Mother and four children murdered in India 'witch hunt' Image caption The woman and her children were found dead in a well near their home Police are searching for more suspects in connection with the murder of a woman and her four children who were accused of being "witches".
Six people in the eastern state of Orissa have already been arrested, but police believe more people were involved in the crime.
The bodies of Mangri Munda and her children were found in a well near their home on January 26.
"Witch hunts" targeting women are fairly common in parts of India.
Senior police officer Kavita Jalan told the BBC that the main accused, who has been arrested, claimed to be a "witch doctor".
He had accused Ms Munda and her children, who lived in a in a tribal settlement in Sundergarh district, were "casting spells" on another family in the village.
On January 25, A group of men broke into Ms Munda's home late at night when she and her two sons and two daughters - aged one, ..
Hakeem Al-Araibi: Bahraini footballer's wife pleads for his release Image copyright Reuters Image caption Hakeem Al-Araibi was detained by Thai authorities last year at Bahrain's request The wife of detained Bahraini footballer Hakeem Al-Araibi has issued a plea for world leaders to pressure the Thai government for his release.
Al-Araibi, 25, holds refugee status in Australia but is being held in a Bangkok prison on an Interpol warrant put out by Bahrain.
Bahrain has said the conviction was fair and that extradition proceedings are now "in process".
But the footballer's wife told the BBC extradition would place him in danger.
"I'm calling on every country to help Hakeem because I know if he gets taken back he will be tortured, and he will be killed," she said.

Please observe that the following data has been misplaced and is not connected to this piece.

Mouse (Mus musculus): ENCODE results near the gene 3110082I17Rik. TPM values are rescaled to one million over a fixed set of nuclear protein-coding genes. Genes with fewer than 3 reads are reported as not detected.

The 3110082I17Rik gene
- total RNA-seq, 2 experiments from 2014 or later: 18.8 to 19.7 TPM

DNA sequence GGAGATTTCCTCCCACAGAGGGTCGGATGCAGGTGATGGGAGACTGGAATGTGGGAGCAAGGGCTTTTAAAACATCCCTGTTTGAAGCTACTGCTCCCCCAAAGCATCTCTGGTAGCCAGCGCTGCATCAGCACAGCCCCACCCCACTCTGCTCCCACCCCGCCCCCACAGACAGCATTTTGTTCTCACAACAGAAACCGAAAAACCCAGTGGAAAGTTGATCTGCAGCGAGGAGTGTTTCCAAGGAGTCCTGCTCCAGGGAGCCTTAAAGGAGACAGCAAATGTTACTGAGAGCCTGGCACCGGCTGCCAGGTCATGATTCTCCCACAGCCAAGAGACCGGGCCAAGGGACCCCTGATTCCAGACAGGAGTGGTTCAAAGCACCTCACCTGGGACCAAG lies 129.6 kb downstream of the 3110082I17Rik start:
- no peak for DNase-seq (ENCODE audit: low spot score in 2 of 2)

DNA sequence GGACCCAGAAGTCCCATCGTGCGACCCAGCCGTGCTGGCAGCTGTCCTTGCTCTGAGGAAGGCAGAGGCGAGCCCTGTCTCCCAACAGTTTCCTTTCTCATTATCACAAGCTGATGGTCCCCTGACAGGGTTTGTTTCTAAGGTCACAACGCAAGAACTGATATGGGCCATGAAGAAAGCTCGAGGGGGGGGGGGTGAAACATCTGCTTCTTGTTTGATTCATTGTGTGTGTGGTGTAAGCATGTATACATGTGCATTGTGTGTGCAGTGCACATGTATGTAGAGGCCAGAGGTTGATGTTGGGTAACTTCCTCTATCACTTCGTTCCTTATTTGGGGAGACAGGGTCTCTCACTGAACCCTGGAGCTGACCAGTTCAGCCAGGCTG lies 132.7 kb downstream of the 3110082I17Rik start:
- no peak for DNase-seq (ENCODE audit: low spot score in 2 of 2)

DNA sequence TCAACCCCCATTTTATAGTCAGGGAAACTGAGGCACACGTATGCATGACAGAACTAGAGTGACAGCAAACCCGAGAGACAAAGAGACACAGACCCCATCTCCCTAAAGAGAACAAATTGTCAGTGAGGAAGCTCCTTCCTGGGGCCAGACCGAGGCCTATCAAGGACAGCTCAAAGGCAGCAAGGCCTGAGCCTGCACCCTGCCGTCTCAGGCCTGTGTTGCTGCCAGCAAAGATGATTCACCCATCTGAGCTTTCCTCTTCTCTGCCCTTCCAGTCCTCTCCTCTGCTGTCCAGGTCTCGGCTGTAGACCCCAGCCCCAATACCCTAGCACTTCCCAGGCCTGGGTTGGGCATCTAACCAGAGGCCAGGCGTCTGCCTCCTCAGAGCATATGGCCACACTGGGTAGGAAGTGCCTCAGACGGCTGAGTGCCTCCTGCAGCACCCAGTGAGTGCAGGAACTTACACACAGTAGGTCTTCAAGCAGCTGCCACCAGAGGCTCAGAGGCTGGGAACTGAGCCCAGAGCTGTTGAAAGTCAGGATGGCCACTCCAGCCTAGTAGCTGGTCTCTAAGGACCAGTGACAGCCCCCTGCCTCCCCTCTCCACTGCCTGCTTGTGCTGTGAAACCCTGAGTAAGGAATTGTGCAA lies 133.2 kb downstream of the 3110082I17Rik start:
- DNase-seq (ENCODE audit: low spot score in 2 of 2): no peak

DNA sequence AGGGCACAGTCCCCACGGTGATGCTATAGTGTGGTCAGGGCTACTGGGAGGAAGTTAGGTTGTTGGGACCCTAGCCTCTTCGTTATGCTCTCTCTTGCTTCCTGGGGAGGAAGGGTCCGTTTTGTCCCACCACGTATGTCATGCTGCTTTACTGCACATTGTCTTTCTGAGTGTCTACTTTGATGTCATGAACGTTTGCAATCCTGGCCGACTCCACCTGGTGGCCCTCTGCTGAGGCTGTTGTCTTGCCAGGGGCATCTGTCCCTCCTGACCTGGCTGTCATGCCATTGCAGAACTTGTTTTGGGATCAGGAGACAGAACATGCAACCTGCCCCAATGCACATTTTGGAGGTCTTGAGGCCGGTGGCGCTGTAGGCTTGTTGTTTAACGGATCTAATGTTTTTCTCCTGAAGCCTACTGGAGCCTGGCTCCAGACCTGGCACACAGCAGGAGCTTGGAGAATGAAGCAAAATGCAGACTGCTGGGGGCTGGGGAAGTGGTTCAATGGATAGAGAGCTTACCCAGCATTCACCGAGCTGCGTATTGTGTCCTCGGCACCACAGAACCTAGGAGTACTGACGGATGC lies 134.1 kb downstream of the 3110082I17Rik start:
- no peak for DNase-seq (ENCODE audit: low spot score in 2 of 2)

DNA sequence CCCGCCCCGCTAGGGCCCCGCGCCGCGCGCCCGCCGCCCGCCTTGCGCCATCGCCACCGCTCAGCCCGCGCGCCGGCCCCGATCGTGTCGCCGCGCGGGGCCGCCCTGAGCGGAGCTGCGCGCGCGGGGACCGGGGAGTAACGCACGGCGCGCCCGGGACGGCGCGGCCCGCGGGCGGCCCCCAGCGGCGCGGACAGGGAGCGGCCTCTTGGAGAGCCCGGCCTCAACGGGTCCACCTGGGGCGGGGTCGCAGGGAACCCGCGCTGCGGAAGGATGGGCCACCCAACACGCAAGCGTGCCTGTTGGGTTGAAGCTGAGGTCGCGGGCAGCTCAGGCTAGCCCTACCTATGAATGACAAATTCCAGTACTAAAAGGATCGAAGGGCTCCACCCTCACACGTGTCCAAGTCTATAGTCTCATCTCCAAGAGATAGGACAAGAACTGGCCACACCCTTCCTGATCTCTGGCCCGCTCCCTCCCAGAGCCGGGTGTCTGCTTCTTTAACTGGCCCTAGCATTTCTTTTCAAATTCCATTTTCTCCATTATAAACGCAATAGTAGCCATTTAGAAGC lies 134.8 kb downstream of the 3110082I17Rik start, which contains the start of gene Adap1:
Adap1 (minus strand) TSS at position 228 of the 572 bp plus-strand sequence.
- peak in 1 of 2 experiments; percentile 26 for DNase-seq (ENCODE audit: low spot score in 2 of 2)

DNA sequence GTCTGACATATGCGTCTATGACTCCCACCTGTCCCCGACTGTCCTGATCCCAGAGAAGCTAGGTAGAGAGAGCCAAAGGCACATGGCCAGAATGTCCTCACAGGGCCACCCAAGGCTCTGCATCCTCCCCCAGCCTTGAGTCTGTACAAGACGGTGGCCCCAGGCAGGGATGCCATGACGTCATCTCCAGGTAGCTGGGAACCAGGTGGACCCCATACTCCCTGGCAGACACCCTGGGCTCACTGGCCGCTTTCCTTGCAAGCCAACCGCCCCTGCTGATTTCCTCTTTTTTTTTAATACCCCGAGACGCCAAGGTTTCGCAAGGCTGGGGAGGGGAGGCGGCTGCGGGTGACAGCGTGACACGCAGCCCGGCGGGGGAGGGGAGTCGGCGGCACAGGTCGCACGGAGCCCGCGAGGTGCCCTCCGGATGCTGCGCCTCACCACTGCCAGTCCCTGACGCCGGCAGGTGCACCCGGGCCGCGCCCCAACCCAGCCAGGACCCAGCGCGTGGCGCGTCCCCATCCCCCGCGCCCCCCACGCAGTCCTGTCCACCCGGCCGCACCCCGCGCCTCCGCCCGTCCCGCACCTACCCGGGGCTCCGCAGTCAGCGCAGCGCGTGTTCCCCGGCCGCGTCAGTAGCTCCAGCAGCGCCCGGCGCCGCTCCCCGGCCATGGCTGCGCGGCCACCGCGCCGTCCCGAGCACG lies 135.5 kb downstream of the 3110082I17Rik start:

The Australia-based 24-year-old, who has asked not to be named, said she had written a personal plea to Thai Prime Minister Prayuth Chan-ocha.
"His future lies in your hands. Please help my husband come home..
Kevin and Julia Garratt on their experience as detainees in China Image copyright SIMEON GARRATT Image caption Julia and Kevin Garratt (centre) with their children Peter and Hannah. Their second son Simeon is not pictured Canadian couple Kevin and Julia Garratt were detained in China in 2014 and accused of spying. Amid an escalating feud between Canada and China and allegations of retaliatory detentions, the pair tells the BBC about what it was like - and how they ever made it home.
Kevin Garratt remembers well the night he and Julia were arrested in north-eastern China.
He recalls being pulled away from his wife as they walked through a restaurant's downstairs lobby, and pushed into the back of a black sedan filled with burly officers.
He thought the whole thing was some terrible mistake.
Julia, forced into a separate sedan, found herself shaking in fear and shock at the sudden turn of events, and the drive in the darkness.
She thought: "This is going to be my last night.